The second of two debates by Republicans vying to replace Rep. The focus was on personal ties to the Southern and 2nd congressional districts.
With a condensed schedule for the special election after Mr. Stewart’s resignation, the candidates made great use of their performances in the debates. It was one of the last chances to appeal to Republican delegates ahead of Saturday’s state nominating convention, which will see the field of 12 Republican candidates dwindle.
Eight of the candidates are committed to winning the convention, but only one will advance to the special primary. The four candidates, who also said they would collect signatures, need to collect 7,000 signatures by July 5 to participate in the vote if they don’t win on Saturday.
Questions during the debate were almost unanimously answered, with candidates saying they supported state rights and were skeptical of federal power. Questions posed by delegates from Southern Utah required candidates to demonstrate a good understanding of the concerns of voters in their region.
Some of the debate’s most provocative moments occurred during the personal question rounds. Former Utah House Speaker and gubernatorial candidate Greg Hughes was asked about his background on legislation affecting Utah’s caucuses system, while former state legislator and senator candidate Becky Edwards said the 2020 He said he regretted making a statement in support of President Joe Biden during the campaign.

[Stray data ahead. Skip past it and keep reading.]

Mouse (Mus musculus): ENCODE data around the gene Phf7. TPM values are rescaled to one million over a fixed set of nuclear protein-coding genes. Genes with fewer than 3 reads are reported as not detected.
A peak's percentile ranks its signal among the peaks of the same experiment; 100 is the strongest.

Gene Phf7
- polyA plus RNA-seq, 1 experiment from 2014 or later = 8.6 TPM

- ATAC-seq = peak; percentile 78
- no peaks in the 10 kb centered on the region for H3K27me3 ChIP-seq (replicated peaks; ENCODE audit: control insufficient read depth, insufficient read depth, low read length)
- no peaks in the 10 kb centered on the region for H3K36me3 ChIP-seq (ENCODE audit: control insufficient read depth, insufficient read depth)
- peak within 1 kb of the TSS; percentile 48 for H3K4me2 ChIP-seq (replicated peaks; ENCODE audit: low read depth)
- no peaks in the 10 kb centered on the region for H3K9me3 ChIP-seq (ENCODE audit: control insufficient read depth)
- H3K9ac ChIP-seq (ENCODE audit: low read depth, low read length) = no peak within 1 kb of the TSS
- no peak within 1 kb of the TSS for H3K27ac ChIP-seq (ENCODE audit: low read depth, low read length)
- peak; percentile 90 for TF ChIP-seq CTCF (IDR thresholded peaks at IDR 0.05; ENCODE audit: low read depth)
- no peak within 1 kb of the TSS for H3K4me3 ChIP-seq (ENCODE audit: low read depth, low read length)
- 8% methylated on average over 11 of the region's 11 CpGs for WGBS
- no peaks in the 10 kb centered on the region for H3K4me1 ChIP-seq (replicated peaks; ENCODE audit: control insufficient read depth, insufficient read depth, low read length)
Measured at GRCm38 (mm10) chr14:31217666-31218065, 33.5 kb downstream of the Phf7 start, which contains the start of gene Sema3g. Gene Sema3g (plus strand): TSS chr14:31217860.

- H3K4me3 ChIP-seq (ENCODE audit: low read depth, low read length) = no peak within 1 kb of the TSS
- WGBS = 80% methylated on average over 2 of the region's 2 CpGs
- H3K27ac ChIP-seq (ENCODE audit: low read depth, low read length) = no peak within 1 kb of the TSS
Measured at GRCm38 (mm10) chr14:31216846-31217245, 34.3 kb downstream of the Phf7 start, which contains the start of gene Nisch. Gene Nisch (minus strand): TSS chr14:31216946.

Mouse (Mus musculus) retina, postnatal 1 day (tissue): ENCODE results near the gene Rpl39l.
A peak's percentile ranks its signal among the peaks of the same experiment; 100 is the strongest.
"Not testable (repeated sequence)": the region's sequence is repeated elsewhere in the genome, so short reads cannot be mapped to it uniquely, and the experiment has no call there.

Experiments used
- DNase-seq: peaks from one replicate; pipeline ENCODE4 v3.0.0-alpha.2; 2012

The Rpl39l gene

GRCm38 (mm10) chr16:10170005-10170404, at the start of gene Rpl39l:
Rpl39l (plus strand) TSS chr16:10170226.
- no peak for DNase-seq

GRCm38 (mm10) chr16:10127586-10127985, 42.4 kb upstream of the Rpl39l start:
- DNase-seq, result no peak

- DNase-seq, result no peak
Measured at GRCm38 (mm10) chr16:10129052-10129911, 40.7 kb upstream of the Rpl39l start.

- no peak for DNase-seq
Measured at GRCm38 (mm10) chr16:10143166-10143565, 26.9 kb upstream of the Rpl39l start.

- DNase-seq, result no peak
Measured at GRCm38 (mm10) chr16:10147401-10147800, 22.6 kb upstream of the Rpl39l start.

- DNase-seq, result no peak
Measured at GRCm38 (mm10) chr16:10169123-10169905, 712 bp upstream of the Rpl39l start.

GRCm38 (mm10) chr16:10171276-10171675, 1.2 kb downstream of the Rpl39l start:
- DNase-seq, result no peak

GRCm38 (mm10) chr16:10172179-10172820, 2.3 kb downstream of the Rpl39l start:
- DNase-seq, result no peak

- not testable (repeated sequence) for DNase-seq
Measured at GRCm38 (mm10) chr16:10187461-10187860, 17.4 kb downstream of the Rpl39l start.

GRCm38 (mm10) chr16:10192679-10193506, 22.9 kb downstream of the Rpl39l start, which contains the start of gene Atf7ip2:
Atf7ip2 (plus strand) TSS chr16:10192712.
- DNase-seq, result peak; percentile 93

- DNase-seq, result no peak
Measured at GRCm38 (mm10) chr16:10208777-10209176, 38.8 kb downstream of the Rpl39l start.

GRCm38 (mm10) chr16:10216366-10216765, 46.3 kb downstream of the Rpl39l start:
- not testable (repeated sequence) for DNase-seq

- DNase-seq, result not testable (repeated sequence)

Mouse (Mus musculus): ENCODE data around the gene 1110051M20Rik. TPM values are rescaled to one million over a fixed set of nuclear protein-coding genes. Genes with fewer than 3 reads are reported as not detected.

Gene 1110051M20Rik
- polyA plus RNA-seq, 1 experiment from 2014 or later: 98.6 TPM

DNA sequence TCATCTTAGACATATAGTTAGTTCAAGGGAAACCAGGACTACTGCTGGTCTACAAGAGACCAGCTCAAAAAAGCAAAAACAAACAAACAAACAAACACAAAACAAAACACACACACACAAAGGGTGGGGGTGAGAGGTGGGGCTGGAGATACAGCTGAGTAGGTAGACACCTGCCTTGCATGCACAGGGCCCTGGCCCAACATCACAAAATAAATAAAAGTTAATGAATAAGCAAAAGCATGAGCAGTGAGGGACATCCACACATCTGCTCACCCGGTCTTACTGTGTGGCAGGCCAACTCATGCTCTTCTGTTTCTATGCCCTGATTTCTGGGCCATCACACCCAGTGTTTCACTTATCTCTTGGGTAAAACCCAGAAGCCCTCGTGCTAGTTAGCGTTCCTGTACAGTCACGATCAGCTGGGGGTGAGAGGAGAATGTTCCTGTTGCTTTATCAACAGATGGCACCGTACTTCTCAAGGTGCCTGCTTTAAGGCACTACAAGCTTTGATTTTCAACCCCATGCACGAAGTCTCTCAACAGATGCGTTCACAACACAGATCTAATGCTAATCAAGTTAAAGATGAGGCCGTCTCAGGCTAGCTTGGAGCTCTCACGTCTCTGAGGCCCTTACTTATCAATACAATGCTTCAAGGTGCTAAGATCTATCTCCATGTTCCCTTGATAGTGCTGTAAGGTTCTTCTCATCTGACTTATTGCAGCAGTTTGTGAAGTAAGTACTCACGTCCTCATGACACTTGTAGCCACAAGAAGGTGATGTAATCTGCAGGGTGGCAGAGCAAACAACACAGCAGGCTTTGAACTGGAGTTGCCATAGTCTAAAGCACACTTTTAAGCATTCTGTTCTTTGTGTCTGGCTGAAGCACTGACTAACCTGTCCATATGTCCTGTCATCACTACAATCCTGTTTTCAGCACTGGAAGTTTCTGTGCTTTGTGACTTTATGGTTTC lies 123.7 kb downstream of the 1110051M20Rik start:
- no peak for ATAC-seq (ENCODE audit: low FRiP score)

The debate was hosted by local and state Republican leaders at the DixieTech Auditorium in St. George. The debate was moderated by Utah Republican Party Chair Rob Axon.
The first question for candidates was whether they possessed the necessary work ethic, character traits, and preparation to become effective networkers and policy makers in Washington, DC.
Stewart is the oldest of four members of the Utah delegation to the House and serves on the powerful House Information Spending Committee.
Mr. Hughes and Mr. Edwards both touted their legislative careers as state legislators for at least 10 years.
Celeste Malloy, who resigned as Stewart’s chief legal counsel and ran for candidacy, started her career as an attorney in Washington County and has spent the last few years working for Mr. Said it was ready. 2nd congressional district.
Others said their political background in business and volunteerism prepared them for the presidency, including five years in the Navy that was necessary to always stand their ground when making difficult decisions. Among them is Scott Allen Hatfield, the youngest who said he taught him how to sacrifice.
Consultant and professor Henry C. Eyring said he was prepared to succeed Stewart because of his agricultural background and academic experience.
“Reduce waste for better outcomes, cut spending for better health, cut spending for better education, better economic growth, and better protection of family and parental rights. That’s the mindset I want to bring to people, I’ve reported to Congress and told them I’m bringing business all over Utah,” Eyring said.
Candidates gave specific examples of federal overreach and asked what they would do to address the problem.